Sure, I can see why some people measure their self-worth by the number of Facebook friends they have ("Yay! I'm a 437!"), but the truth is that I don't really want that many friends.  For one thing, it makes Christmas cards an onerous task (okay, I don't do Christmas cards either, but you get the point).  But mostly, I have little use for faux friends, or friends-in-name-only. 

In fact, as a culture, we've now come up with a new nomenclature for a specific type of relation: the "Facebook friend".  That phrase refers to someone who is not really a friend, but someone you knew either in passing or a long time ago in another life.  And the most ugly thing about the phrase "Facebook friend", is that in common parlance, you often find it preceded by the belittling words "just a…".  As in "Oh, her?  She's just a Facebook friend."  It's kind of a "fuck you".  Come on, you know I'm right.

Now, I'll cop to having a certain number of Facebook friends, but I think the key was never to add friends simply so I could up my friends number in some pathetic attempt to feel popular.

As such, I'm not inundated with "boring" status messages.

And even if I was, I don't see status messages as a source of entertainment in the first place.  They are not meant to delight me (although some are rather amusing).  They are news bites, like the chyron that scrolls at the bottom of CNN.  Except they are about people you know and (for the most part) care about.   I don't make my life about Facebook status messages — it's just the chyron that scrolls along the bottom of my life.  I can take it, or leave it.  But it is nice to have that option to do either.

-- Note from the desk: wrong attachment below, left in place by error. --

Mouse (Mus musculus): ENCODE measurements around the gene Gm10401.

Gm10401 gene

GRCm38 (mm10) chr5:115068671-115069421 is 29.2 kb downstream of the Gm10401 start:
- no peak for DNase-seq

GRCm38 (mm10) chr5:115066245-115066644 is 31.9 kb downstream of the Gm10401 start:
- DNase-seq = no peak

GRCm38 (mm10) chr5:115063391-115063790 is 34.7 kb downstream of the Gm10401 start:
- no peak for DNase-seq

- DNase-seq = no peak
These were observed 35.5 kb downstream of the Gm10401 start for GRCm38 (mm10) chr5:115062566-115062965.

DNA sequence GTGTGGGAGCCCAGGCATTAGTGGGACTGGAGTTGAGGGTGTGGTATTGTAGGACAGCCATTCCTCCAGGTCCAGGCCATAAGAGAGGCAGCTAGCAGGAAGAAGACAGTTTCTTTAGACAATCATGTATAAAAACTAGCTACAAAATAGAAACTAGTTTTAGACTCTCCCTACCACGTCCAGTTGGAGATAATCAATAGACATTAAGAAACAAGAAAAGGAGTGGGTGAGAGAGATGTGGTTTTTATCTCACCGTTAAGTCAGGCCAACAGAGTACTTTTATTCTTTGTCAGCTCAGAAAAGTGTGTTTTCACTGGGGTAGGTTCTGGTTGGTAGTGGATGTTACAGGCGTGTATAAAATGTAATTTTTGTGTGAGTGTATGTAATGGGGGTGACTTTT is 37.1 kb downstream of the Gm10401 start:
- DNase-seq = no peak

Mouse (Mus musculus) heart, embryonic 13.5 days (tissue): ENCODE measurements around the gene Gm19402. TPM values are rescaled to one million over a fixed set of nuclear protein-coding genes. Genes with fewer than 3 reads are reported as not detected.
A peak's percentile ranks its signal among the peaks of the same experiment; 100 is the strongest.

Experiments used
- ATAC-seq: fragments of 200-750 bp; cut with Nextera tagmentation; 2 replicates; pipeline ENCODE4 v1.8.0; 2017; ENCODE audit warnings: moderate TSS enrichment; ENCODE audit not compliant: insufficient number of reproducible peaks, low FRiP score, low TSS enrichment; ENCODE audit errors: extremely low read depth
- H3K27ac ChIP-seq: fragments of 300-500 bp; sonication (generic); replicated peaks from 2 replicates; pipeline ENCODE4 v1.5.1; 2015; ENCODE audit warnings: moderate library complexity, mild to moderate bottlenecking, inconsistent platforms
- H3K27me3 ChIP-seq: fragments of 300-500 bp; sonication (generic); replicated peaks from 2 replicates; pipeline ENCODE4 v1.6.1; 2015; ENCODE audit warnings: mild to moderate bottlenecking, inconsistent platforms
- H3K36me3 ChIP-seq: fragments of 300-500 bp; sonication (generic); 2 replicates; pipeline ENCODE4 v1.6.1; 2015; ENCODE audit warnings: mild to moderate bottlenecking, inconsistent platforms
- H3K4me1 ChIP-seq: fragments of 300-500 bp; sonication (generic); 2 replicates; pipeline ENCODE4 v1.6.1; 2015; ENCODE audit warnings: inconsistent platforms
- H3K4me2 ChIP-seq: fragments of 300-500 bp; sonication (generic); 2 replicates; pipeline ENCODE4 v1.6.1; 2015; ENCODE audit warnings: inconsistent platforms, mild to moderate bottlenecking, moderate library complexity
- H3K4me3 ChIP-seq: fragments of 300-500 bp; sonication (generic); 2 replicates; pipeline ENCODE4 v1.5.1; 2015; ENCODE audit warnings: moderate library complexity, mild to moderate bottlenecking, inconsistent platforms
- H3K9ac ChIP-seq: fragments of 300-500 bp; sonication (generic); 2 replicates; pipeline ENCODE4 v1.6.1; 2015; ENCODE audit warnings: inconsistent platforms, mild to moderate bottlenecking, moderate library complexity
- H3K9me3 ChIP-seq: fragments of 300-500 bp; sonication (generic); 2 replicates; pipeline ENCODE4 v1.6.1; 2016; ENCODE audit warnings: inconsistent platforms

Sure, I can certainly live without knowing that Stephen Serieka, who I haven't talked to since high school, is going to the gym this afternoon.  But on the other hand, the fact that I get his status message — which only takes one second of my time — lets me know that Stephen Serieka is, well, alive.  And that's good enough for me.

Twitter, on the other hand, I have difficulty warming up to.  My sense of it is that people twitter several times a day, whereas with Facebook, it might be once a day (if that much).  And no, to be honest, I don't need a blow-by-blow account of the hourly movements of my friends.  I just need to know if they're alright… or, more importantly, if they're not alright.  Facebook provides me with the ability to know these things, with minimal effort on their part, and minimal obstrusiveness on mine.

And as for the high school crush who is now fat and toting around freckly kids?  Unlike the author of the excerpt above, I have no problem with learning that she's a real person.  In fact, I have no problem when any of my friends (or "Facebook friends") get real through their status messages.  It serves as a reminder that we're all in the same boat — sometimes clinging the side, sometimes wanting to jump overboard, or sometimes standing at the bow shouting "I'm king of the world!".  But we're all there, inane as it might be.  And isn't that the appeal of a social networking site?